oddball earth: why our planet really is different
A guiding principle of cosmology is that no place in the universe is any more or less special than another without some very extensive and convincing evidence otherwise, and according to our observations so far, this principle seems to hold for all but a few bizarre massive features we’re still trying to explain. One the one hand, this is a relief because if space was full of bizarre places radically unlike each other, we’d have a hell of a time explaining how and why that happened. On the other, it does lead to some assumptions about life across the cosmos based on the idea that Earth is a fairly typical world and most solar systems should have something resembling it, otherwise why and how do oddballs like us exist?
But as we learn more and more about what’s waiting for us beyond the Kuiper Belt and look at the over 4,000 confirmed exoplanets orbiting alien suns, the more it’s starting to sink in that our home may be special after all. We’re spinning around our axis while orbiting a star much larger and hotter than nearly three fourths of the universe’s stellar population. Our oceans are a perfect depth for life. Our plants use a more complicated molecule for photosynthesis than they probably should. We breathe a deadly, corrosive gas that should technically be poison to most living things and rely on It to keep our cellular machinery in motion. And finally, we’re not battered by solar storms that threaten all life on a seven-year cycle.
Now, this is not to say that that world like Earth don’t exist or that they can’t get even weirder and wilder. Statistically, other solar systems should be absolutely lousy with Earths, but the very same statistics say that such planets would be in the minority. Your typical rocky world with a dash of habitability will be a tidally locked ball of rock orbiting a turbulent red dwarf erupting with powerful X-ray flares, feature a permanent day side ravaged by a constantly respawning chain of cyclones, a thin band of constant twilight, and a side locked into eternal night. And our flora was supposed to stay purple, not turn green, since chlorophyl is more complex than the alternative bacteriorhodopsin.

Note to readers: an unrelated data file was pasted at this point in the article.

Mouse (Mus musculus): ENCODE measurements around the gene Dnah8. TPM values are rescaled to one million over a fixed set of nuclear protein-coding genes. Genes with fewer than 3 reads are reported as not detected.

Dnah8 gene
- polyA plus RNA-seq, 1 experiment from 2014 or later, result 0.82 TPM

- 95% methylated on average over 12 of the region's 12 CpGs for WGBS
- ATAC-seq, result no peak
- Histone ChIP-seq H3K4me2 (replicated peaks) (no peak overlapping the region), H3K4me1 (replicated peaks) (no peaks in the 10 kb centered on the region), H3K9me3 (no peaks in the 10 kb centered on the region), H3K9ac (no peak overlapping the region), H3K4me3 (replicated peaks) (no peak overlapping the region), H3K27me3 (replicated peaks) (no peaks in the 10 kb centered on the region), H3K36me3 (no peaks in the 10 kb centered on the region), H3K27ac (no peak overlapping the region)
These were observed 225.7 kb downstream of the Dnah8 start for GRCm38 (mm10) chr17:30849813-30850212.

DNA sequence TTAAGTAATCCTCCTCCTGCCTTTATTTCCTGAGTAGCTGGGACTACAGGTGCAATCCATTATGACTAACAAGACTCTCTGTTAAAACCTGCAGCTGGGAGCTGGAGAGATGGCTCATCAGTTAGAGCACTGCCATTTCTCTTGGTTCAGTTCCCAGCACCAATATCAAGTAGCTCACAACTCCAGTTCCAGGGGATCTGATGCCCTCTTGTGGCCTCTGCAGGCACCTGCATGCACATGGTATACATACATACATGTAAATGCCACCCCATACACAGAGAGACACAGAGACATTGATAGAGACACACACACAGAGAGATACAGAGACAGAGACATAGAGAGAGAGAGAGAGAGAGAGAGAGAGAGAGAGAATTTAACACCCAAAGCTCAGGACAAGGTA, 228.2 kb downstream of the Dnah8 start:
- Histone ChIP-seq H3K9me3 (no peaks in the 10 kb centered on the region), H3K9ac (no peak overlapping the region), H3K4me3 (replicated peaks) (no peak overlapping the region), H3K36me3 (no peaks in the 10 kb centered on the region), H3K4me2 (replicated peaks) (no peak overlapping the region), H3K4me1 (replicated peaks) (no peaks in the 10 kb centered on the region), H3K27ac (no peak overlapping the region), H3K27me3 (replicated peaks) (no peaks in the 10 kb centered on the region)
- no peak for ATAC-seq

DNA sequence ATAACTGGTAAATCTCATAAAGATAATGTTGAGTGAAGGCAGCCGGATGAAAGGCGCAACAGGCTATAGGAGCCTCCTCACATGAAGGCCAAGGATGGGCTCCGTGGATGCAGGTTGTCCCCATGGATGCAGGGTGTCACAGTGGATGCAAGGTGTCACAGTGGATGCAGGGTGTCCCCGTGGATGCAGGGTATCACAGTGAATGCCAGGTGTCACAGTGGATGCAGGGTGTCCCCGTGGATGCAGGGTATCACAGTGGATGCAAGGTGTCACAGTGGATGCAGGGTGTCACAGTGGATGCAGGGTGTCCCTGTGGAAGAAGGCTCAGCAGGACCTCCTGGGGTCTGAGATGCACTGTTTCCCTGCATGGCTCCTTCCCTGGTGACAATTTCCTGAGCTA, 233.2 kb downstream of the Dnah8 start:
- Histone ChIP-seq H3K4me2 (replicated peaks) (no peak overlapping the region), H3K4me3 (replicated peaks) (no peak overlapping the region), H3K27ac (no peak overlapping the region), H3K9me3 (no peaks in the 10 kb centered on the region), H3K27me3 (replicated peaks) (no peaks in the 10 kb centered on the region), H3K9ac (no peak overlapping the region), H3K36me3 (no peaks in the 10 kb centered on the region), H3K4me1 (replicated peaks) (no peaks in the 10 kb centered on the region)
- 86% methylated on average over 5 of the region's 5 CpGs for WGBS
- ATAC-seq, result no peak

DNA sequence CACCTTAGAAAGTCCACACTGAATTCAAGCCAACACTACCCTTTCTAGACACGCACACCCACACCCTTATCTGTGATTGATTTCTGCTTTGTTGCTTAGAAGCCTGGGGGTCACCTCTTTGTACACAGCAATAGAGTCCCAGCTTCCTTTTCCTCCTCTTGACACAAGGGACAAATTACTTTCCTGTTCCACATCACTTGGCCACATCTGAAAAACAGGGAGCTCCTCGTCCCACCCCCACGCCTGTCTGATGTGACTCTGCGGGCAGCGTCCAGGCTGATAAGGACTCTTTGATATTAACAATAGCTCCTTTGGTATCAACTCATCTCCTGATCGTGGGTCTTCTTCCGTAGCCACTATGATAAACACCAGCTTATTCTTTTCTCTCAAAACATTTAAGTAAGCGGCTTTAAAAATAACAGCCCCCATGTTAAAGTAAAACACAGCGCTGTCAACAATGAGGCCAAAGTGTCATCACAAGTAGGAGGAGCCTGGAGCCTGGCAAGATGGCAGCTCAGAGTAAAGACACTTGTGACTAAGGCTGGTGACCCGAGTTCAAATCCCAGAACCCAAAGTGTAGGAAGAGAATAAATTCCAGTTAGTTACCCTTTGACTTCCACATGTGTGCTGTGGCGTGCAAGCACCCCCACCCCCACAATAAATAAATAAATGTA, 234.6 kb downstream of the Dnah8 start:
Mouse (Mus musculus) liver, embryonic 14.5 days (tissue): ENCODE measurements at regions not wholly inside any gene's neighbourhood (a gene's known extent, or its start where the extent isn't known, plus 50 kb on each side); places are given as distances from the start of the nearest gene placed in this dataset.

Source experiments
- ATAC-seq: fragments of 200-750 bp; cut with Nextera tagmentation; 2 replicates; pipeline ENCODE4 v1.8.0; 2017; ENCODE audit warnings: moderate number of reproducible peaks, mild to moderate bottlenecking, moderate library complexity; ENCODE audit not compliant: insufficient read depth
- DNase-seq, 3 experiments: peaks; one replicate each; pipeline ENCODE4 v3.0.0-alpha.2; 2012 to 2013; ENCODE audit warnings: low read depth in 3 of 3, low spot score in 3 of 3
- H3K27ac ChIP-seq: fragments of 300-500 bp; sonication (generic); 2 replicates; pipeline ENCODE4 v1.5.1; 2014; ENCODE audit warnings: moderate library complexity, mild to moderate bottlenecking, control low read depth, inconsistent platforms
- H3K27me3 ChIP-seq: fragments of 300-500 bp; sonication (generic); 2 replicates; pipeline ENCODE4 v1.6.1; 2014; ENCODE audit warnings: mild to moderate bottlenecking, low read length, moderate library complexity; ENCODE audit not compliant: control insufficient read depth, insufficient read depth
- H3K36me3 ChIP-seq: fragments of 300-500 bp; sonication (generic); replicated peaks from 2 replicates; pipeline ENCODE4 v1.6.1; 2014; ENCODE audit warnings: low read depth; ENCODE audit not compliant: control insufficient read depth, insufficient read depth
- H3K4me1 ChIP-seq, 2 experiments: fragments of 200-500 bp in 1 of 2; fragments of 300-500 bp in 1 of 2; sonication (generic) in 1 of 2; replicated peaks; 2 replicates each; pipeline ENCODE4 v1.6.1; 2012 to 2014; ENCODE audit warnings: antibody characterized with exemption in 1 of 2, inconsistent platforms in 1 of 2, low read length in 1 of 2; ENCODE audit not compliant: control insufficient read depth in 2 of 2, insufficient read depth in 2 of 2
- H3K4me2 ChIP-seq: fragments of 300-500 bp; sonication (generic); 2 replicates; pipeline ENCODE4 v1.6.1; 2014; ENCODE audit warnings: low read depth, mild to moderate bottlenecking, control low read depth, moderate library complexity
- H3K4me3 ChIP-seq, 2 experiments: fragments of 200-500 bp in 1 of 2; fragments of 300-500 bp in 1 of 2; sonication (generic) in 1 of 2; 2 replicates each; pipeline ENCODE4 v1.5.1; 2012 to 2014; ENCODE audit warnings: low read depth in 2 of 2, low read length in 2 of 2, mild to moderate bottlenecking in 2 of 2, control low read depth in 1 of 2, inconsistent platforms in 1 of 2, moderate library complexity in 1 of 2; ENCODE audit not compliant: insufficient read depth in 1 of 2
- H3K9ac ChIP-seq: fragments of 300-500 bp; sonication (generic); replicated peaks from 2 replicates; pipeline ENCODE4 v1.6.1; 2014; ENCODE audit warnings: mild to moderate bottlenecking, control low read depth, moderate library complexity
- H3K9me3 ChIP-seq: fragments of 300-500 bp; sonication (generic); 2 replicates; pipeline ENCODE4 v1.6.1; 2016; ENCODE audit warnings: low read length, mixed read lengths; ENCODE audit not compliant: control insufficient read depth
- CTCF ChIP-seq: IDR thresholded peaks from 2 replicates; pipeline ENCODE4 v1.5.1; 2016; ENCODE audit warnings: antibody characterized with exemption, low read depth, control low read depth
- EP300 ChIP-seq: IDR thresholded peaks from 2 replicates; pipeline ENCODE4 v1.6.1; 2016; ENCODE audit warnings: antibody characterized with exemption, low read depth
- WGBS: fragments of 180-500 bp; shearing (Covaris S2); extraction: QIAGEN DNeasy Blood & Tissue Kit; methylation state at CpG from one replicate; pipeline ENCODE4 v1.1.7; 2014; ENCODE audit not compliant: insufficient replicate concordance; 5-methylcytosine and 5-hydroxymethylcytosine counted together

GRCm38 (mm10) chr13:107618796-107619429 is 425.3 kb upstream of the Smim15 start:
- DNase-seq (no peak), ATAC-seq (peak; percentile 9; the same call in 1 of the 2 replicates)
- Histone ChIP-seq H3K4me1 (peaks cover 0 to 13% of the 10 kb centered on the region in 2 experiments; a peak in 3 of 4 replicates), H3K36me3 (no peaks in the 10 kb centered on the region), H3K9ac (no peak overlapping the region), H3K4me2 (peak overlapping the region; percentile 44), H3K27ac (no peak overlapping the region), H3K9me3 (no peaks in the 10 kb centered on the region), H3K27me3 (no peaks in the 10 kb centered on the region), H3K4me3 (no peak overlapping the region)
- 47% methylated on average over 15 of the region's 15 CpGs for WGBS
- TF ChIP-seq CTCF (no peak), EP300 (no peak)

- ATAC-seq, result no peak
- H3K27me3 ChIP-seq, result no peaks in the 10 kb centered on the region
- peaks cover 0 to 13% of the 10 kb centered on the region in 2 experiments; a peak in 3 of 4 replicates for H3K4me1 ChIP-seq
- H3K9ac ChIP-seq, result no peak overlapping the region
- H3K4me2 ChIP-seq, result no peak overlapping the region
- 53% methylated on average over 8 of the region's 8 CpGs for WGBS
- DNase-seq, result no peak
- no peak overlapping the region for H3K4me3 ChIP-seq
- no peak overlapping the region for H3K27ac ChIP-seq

Of course, if we return to the stats, our plants should really be black to absorb the scant light of a red dwarf that can last for as long as a trillion years, not a far more massive white star burning through its fuel quickly enough to die in a hundredth of the time. To compete with what we’re pretty sure is the typical habitable world, we’d need 300 Earths crammed into a band between the orbits of Venus and Mars circling Sun-like stars for every tidally locked ball of rock capable of hosting life, which is mathematically impossible, and would also result in absolute carnage that would reduce all those Earths into a cloud of molten debris more massive than Jupiter. In other words, no matter how you slice it, we’re living in a pretty special place.
What does that mean? Well, understanding how unusual we are should probably make us think about treating our planet better since unlike science fiction may have inadvertently hinted, we can’t always pick up and move to another world if things got bad enough since there isn’t other Earths just waiting for us a hop, skip, and a jump a few light years that-a-way. We should also realize that as oddities ourselves, we should expect alien life to be wilder and weirder than we imagined based on what we understand about life on our planet. And above all, we should act like the cosmic weirdos with still unknown potential that we are instead of constantly turning on each other for the dumbest, pettiest, most self-destructive reasons.